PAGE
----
Casiano Rodriguez-Leon > GRID-Machine-0.127 > GRID::Machine::Process

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NAME ^

GRID::Machine::Process - Forking via SSH

SYNOPSIS ^

     use GRID::Machine;
     
     my $host = $ENV{GRID_REMOTE_MACHINE};
     my $machine = GRID::Machine->new( host => $host );
     
     my ($N, $np, $pi)  = (1000, 4, 0);
     for (0..$np-1) {
        $machine->fork( q{
            my ($id, $N, $np) = @_;
              
            my $sum = 0;
            for (my $i = $id; $i < $N; $i += $np) {
                my $x = ($i + 0.5) / $N;
                $sum += 4 / (1 + $x * $x);
            }
            $sum /= $N; 
         },
         args => [ $_, $N, $np ],
       );
     }
     
     $pi += $machine->waitall()->result for 1..$np;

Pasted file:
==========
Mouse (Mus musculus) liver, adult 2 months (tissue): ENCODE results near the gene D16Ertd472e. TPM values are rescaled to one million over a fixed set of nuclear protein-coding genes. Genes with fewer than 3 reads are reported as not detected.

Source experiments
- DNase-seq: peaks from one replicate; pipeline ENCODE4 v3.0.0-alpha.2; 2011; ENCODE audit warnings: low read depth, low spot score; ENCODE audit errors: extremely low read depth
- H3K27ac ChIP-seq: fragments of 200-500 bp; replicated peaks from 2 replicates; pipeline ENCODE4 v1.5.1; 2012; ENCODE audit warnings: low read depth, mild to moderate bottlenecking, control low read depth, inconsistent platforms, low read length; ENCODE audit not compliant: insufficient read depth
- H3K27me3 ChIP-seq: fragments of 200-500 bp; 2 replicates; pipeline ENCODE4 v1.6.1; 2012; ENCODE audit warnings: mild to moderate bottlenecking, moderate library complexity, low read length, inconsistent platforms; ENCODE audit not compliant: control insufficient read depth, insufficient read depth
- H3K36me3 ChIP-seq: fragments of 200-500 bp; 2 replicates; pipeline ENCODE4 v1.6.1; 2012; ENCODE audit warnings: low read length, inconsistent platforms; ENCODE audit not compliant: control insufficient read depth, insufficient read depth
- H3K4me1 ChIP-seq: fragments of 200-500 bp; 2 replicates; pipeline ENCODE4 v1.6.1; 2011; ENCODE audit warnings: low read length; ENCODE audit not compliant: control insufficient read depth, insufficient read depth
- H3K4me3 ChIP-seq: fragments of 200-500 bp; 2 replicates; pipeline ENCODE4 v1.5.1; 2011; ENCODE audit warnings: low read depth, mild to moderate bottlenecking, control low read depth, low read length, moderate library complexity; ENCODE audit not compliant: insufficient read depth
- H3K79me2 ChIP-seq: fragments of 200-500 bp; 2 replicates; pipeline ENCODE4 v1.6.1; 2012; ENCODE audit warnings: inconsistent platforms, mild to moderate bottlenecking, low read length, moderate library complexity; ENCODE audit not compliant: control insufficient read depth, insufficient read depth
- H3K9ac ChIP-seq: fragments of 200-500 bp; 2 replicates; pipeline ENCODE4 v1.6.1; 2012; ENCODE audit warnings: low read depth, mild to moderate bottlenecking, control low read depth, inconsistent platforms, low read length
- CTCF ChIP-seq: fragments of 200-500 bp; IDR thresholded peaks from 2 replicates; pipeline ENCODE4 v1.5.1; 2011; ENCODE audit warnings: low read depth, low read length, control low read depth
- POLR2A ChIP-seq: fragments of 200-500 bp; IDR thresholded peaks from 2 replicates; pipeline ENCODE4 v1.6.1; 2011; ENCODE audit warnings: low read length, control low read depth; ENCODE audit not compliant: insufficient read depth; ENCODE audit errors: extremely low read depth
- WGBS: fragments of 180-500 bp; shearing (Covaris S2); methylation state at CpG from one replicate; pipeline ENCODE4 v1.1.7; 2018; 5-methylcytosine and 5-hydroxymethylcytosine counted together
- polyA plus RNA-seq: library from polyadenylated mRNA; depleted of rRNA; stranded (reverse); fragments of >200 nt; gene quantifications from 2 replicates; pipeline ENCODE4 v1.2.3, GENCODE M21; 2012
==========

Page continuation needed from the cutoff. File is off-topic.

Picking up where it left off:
print "pi = $pi\n";

DESCRIPTION ^

The fork method

The fork method of GRID::Machine objects can be used to fork a process in the remote machine, as shown in the following example:

  $ cat -n fork5.pl 
     1  #!/usr/bin/perl -w
     2  use strict;
     3  use GRID::Machine;
     4  use Data::Dumper;
     5  
     6  my $host = $ENV{GRID_REMOTE_MACHINE};
     7  my $machine = GRID::Machine->new( host => $host );
     8  
     9  my $p = $machine->fork( q{
    10  
    11     print "stdout: Hello from process $$. args = (@_)\n";
    12     print STDERR "stderr: Hello from process $$\n";
    13  
    14     use List::Util qw{sum};
    15     return { s => sum(@_), args => [ @_ ] };
    16   },
    17   args => [ 1..4 ],
    18  );
    19  
    20  # GRID::Machine::Process objects are overloaded
    21  print "Doing something while $p is still alive  ...\n" if $p; 
    22  
    23  my $r = $machine->waitpid($p);
    24  
    25  print "Result from process '$p': ",Dumper($r),"\n";
    26  print "GRID::Machine::Process::Result objects are overloaded in a string context:\n$r\n";

When executed, the former program produces an output similar to this:

  $ perl fork5.pl 
  Doing something while 5220:5230:some.machine:5234:5237 is still alive  ...